An Iliad

 Sing, Goddess, of the rage of Peleus’ son Achilles,
the accursed rage that brought great suffering to the Achaeans.

These cold winter nights are made for storytelling, for gathering in warm places and listening fervently to oft-told tales.

At Studio Theatre, we happily cede the floor to actor Scott Parkinson, who brings to fiery life Homer’s 2800-years-young epic poem in a new interpretation of “The Iliad” by director Lisa Peterson and actor Denis O’Hare. The adaptation, titled An Iliad, more precisely illuminates the ancient poem—and neatly excises the inventory lists of ships, soldiers and casualties—rather than trying to improve upon it.

Scott in The Iliad at Studio Theatre

Scott Parkinson in The Iliad (Photo: Theodore Wolff)

In this one-man show directed by David Muse, Mr. Parkinson serves as narrator and participant (accompanied by mournful viola strains performed by musician Rebecca Landell), playing numerous roles ranging from meddling gods and goddesses to Trojan War heroes such as Achilles, Hector and Agamemnon. He ambles into the set, an artful jumble of backstage detritus, including a ghost light, wearing hobo clothes and carrying an old suitcase like someone who just wandered in from a production of Waiting for Godot.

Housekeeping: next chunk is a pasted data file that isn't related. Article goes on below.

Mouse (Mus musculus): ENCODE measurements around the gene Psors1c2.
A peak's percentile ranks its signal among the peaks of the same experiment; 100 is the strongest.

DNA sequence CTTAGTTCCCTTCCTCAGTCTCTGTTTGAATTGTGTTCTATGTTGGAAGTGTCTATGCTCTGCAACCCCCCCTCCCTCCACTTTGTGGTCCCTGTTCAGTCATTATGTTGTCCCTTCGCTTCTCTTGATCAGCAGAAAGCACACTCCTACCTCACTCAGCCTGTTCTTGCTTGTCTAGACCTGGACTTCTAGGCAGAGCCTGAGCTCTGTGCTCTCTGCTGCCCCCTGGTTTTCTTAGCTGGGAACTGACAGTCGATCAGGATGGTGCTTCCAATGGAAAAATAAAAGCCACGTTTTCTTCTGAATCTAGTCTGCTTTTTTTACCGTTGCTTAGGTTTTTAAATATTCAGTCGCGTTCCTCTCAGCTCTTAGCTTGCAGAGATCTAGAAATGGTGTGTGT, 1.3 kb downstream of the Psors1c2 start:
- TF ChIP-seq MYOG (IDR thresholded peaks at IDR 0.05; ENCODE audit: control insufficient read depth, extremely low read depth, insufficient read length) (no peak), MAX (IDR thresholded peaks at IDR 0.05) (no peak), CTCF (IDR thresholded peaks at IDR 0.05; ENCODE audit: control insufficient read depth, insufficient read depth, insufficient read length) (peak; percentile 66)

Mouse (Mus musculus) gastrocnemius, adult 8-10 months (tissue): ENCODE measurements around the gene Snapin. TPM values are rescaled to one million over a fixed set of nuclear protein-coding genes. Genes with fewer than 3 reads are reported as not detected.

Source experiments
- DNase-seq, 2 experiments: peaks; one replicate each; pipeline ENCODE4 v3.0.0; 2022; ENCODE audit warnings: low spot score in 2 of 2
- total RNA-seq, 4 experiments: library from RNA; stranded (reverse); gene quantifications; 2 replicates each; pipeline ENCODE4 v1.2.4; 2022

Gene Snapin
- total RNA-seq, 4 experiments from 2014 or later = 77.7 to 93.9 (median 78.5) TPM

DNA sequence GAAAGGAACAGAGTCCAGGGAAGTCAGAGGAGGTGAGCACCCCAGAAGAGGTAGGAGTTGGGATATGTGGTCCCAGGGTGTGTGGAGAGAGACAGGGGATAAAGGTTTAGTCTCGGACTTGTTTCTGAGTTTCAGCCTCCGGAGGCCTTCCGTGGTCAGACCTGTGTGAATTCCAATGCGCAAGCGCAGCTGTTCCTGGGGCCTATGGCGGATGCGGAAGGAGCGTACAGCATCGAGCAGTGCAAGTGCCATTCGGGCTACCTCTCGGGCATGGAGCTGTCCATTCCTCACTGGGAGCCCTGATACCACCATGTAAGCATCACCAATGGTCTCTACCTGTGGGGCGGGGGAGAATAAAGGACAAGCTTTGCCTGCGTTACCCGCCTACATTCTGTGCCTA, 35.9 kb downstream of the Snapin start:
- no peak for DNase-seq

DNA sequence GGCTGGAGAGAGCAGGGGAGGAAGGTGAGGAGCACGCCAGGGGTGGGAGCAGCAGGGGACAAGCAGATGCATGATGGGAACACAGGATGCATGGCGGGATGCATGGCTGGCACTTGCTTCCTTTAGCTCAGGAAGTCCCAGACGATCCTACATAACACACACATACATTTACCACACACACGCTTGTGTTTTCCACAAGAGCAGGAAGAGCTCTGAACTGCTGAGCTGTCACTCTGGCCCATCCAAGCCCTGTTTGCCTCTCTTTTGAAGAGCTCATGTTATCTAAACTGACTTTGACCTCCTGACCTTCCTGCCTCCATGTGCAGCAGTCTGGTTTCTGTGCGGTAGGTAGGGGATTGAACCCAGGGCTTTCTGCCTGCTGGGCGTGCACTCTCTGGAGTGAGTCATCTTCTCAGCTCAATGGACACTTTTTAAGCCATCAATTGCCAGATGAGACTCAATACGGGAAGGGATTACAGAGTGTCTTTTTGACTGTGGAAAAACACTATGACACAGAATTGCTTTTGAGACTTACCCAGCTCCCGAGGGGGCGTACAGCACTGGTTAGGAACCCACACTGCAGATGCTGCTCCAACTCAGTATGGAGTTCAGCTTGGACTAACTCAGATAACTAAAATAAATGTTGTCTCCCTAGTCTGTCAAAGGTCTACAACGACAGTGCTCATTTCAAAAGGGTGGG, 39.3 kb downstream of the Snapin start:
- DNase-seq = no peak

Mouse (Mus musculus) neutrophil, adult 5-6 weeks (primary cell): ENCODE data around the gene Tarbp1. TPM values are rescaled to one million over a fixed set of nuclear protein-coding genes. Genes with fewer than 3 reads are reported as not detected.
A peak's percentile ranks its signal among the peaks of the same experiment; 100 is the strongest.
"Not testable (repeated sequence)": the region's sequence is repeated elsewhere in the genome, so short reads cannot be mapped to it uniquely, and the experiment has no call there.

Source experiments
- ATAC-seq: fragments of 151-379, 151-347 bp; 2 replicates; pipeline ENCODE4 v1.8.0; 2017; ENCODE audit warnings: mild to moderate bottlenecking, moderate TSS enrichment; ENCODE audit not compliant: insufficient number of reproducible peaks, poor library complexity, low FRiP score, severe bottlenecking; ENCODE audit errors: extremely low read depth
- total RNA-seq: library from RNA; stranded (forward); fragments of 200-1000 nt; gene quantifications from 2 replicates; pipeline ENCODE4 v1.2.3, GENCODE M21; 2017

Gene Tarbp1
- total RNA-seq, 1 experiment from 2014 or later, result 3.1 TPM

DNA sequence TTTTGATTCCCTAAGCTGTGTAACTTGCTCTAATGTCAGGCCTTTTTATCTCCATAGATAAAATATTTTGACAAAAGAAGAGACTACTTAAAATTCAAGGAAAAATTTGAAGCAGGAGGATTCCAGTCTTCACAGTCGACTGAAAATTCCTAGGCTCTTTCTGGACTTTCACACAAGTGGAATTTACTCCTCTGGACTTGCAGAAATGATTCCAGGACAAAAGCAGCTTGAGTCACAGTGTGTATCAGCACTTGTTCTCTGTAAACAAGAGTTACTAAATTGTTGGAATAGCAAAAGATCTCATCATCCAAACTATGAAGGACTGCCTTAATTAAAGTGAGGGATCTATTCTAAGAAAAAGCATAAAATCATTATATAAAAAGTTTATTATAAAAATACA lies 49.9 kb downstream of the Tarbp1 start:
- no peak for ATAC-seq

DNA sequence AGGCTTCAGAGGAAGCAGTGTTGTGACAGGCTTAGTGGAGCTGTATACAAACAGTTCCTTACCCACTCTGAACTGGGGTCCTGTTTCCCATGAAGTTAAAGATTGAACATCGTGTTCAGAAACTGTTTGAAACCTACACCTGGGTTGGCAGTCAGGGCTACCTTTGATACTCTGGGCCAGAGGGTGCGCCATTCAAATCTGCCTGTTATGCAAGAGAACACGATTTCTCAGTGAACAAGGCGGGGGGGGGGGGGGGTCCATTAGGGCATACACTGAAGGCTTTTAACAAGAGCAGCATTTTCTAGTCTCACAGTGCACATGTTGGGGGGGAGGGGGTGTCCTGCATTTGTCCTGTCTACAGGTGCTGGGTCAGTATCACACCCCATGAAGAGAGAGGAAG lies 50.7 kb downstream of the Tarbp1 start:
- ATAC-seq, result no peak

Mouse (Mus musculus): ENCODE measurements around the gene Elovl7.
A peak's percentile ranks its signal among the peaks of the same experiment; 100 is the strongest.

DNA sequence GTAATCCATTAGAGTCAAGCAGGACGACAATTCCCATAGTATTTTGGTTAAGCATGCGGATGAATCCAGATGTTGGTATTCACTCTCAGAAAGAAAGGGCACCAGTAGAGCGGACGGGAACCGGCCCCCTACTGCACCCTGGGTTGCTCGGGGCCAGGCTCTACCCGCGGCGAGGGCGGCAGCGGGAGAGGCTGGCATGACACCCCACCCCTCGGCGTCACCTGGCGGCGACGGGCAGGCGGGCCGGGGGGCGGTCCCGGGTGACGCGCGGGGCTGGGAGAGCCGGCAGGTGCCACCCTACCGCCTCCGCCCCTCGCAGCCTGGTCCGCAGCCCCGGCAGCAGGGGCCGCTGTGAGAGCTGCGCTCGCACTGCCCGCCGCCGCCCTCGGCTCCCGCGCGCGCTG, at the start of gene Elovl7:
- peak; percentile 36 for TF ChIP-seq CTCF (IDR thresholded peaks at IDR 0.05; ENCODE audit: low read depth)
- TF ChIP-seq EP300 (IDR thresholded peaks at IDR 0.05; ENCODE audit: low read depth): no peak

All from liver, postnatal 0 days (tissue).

He begins by reciting the first lines of “The Iliad” in Greek, pausing to remark “Back then, oh, I could sing it, every battle!” Perhaps “The Iliad” is the paramount, most enduring battle epic of them all—the telling of how the all-consuming rage of Achilles tore through the Trojan War, consuming noble Hector and destroying Troy and its inhabitants in its wake.

Achilles’ fury, Hector’s valor and the great warrior prowess of both of them run like silken thread through An Iliad, which details the major skirmishes as well as the small, telling moments that reveal just how tormenting a long-running siege can be. The Greeks and the Trojans have been at it for 9 years—Trojan prince Paris stole the beautiful Helen and the Greeks want her back—and both sides are beaten down but still going strong.

They want it to end, but neither side is willing to back off. Pride, or hubris, as the Greeks call it, is the downfall of many a man and empire. The war gets boiled down to two warriors—the Trojan prince Hector and Achilles, the Greek demi-god who wears armor made by the god Hephaestus himself. Achilles’ wrath is the stuff of gods—destructive, unfeeling, and often arbitrary. He personifies the blood lust that intoxicates so many soldiers in the heat of battle, yet his rage is also intimate.

Achilles returns to warfare after a beef with the chief Agamemnon not out of duty, but revenge. His beloved companion Patroclus, wearing Achilles’ armor as a ruse, is killed by Hector and Achilles’ rage cannot be cooled. He turns the battlefield into a bloodbath and then turns his sights onto Hector, whom he slays and then commits the ultimate indecency by piercing Hector’s heels through and tying him to a chariot and dragging his corpse round and round in the dust for 10 days.